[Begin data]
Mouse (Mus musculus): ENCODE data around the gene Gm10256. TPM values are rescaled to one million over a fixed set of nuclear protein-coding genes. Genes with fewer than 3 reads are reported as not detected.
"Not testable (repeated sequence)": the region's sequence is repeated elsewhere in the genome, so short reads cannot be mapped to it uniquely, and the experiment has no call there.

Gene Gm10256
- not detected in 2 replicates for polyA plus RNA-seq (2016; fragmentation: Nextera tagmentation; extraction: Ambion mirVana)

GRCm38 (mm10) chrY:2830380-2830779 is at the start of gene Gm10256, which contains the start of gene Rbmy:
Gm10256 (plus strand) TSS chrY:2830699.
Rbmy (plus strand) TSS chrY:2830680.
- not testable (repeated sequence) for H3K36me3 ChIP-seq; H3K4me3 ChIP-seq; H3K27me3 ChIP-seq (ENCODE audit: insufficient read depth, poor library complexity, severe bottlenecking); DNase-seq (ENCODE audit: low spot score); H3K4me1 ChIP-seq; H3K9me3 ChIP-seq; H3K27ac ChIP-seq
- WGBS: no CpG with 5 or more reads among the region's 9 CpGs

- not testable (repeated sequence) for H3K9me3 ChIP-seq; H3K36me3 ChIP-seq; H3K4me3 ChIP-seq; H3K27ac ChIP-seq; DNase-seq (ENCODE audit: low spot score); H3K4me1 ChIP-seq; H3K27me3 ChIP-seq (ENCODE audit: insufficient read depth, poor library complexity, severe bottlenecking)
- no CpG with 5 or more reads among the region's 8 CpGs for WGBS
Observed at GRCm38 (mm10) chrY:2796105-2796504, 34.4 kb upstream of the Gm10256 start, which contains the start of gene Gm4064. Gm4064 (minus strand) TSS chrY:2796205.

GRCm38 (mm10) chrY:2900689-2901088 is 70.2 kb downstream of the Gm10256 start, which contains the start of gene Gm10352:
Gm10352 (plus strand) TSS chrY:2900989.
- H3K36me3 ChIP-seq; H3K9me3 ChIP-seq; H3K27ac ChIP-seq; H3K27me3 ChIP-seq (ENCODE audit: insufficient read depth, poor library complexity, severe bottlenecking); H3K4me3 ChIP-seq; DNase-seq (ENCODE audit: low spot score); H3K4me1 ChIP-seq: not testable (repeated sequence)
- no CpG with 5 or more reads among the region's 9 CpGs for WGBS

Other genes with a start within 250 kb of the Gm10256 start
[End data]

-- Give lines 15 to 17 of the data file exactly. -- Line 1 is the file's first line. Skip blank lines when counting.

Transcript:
- H3K36me3 ChIP-seq; H3K9me3 ChIP-seq; H3K27ac ChIP-seq; H3K27me3 ChIP-seq (ENCODE audit: insufficient read depth, poor library complexity, severe bottlenecking); H3K4me3 ChIP-seq; DNase-seq (ENCODE audit: low spot score); H3K4me1 ChIP-seq: not testable (repeated sequence)
- no CpG with 5 or more reads among the region's 9 CpGs for WGBS

Other genes with a start within 250 kb of the Gm10256 start